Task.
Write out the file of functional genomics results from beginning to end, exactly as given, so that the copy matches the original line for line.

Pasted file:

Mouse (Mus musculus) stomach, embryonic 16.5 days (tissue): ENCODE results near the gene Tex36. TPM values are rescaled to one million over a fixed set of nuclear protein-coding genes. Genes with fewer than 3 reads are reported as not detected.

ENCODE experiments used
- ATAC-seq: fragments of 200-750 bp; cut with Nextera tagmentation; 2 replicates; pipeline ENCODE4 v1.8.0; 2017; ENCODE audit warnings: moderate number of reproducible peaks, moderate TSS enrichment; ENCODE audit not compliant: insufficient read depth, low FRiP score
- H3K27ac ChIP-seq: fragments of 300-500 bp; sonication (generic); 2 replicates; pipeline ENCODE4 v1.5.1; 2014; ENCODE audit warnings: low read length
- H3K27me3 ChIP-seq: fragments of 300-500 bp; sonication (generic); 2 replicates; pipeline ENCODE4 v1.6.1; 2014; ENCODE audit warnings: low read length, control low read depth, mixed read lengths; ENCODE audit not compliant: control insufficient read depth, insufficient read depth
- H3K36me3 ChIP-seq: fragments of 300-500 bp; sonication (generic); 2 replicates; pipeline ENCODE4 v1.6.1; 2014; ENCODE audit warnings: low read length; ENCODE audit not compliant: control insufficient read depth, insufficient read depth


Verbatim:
Mouse (Mus musculus) stomach, embryonic 16.5 days (tissue): ENCODE results near the gene Tex36. TPM values are rescaled to one million over a fixed set of nuclear protein-coding genes. Genes with fewer than 3 reads are reported as not detected.

ENCODE experiments used
- ATAC-seq: fragments of 200-750 bp; cut with Nextera tagmentation; 2 replicates; pipeline ENCODE4 v1.8.0; 2017; ENCODE audit warnings: moderate number of reproducible peaks, moderate TSS enrichment; ENCODE audit not compliant: insufficient read depth, low FRiP score
- H3K27ac ChIP-seq: fragments of 300-500 bp; sonication (generic); 2 replicates; pipeline ENCODE4 v1.5.1; 2014; ENCODE audit warnings: low read length
- H3K27me3 ChIP-seq: fragments of 300-500 bp; sonication (generic); 2 replicates; pipeline ENCODE4 v1.6.1; 2014; ENCODE audit warnings: low read length, control low read depth, mixed read lengths; ENCODE audit not compliant: control insufficient read depth, insufficient read depth
- H3K36me3 ChIP-seq: fragments of 300-500 bp; sonication (generic); 2 replicates; pipeline ENCODE4 v1.6.1; 2014; ENCODE audit warnings: low read length; ENCODE audit not compliant: control insufficient read depth, insufficient read depth